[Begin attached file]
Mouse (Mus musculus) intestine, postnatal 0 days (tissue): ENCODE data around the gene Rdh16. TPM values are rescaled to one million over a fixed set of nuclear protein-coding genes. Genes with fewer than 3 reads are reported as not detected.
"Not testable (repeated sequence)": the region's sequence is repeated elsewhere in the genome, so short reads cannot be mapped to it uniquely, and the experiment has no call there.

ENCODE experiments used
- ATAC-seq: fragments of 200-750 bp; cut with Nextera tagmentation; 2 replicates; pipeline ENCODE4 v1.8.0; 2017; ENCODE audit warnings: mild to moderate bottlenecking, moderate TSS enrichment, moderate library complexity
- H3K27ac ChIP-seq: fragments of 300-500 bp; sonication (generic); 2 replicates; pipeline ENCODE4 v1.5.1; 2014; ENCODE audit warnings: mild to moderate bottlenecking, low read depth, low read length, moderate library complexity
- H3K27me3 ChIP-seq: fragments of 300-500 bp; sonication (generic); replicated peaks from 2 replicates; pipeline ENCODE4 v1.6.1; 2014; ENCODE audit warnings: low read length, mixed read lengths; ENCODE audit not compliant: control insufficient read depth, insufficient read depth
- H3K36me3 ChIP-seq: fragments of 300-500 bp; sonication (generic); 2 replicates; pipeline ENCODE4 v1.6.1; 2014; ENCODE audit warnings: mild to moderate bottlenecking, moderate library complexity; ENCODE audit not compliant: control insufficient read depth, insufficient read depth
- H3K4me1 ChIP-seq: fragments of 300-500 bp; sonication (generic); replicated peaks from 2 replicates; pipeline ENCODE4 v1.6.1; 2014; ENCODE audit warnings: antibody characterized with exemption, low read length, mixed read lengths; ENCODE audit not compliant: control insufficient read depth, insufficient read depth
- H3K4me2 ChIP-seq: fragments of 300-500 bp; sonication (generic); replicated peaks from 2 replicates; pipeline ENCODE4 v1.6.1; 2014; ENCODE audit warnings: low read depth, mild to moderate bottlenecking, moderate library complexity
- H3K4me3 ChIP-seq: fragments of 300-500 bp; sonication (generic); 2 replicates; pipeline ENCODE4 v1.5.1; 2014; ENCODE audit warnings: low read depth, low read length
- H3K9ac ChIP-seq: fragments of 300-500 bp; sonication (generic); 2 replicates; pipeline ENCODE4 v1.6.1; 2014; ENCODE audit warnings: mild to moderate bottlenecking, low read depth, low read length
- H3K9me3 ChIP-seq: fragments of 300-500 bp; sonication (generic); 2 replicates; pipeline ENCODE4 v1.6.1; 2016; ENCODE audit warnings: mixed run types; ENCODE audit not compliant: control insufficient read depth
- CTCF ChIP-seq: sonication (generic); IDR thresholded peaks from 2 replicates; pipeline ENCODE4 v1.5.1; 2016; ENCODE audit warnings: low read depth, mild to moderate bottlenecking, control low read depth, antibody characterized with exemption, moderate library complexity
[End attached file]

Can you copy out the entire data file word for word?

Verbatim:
Mouse (Mus musculus) intestine, postnatal 0 days (tissue): ENCODE data around the gene Rdh16. TPM values are rescaled to one million over a fixed set of nuclear protein-coding genes. Genes with fewer than 3 reads are reported as not detected.
"Not testable (repeated sequence)": the region's sequence is repeated elsewhere in the genome, so short reads cannot be mapped to it uniquely, and the experiment has no call there.

ENCODE experiments used
- ATAC-seq: fragments of 200-750 bp; cut with Nextera tagmentation; 2 replicates; pipeline ENCODE4 v1.8.0; 2017; ENCODE audit warnings: mild to moderate bottlenecking, moderate TSS enrichment, moderate library complexity
- H3K27ac ChIP-seq: fragments of 300-500 bp; sonication (generic); 2 replicates; pipeline ENCODE4 v1.5.1; 2014; ENCODE audit warnings: mild to moderate bottlenecking, low read depth, low read length, moderate library complexity
- H3K27me3 ChIP-seq: fragments of 300-500 bp; sonication (generic); replicated peaks from 2 replicates; pipeline ENCODE4 v1.6.1; 2014; ENCODE audit warnings: low read length, mixed read lengths; ENCODE audit not compliant: control insufficient read depth, insufficient read depth
- H3K36me3 ChIP-seq: fragments of 300-500 bp; sonication (generic); 2 replicates; pipeline ENCODE4 v1.6.1; 2014; ENCODE audit warnings: mild to moderate bottlenecking, moderate library complexity; ENCODE audit not compliant: control insufficient read depth, insufficient read depth
- H3K4me1 ChIP-seq: fragments of 300-500 bp; sonication (generic); replicated peaks from 2 replicates; pipeline ENCODE4 v1.6.1; 2014; ENCODE audit warnings: antibody characterized with exemption, low read length, mixed read lengths; ENCODE audit not compliant: control insufficient read depth, insufficient read depth
- H3K4me2 ChIP-seq: fragments of 300-500 bp; sonication (generic); replicated peaks from 2 replicates; pipeline ENCODE4 v1.6.1; 2014; ENCODE audit warnings: low read depth, mild to moderate bottlenecking, moderate library complexity
- H3K4me3 ChIP-seq: fragments of 300-500 bp; sonication (generic); 2 replicates; pipeline ENCODE4 v1.5.1; 2014; ENCODE audit warnings: low read depth, low read length
- H3K9ac ChIP-seq: fragments of 300-500 bp; sonication (generic); 2 replicates; pipeline ENCODE4 v1.6.1; 2014; ENCODE audit warnings: mild to moderate bottlenecking, low read depth, low read length
- H3K9me3 ChIP-seq: fragments of 300-500 bp; sonication (generic); 2 replicates; pipeline ENCODE4 v1.6.1; 2016; ENCODE audit warnings: mixed run types; ENCODE audit not compliant: control insufficient read depth
- CTCF ChIP-seq: sonication (generic); IDR thresholded peaks from 2 replicates; pipeline ENCODE4 v1.5.1; 2016; ENCODE audit warnings: low read depth, mild to moderate bottlenecking, control low read depth, antibody characterized with exemption, moderate library complexity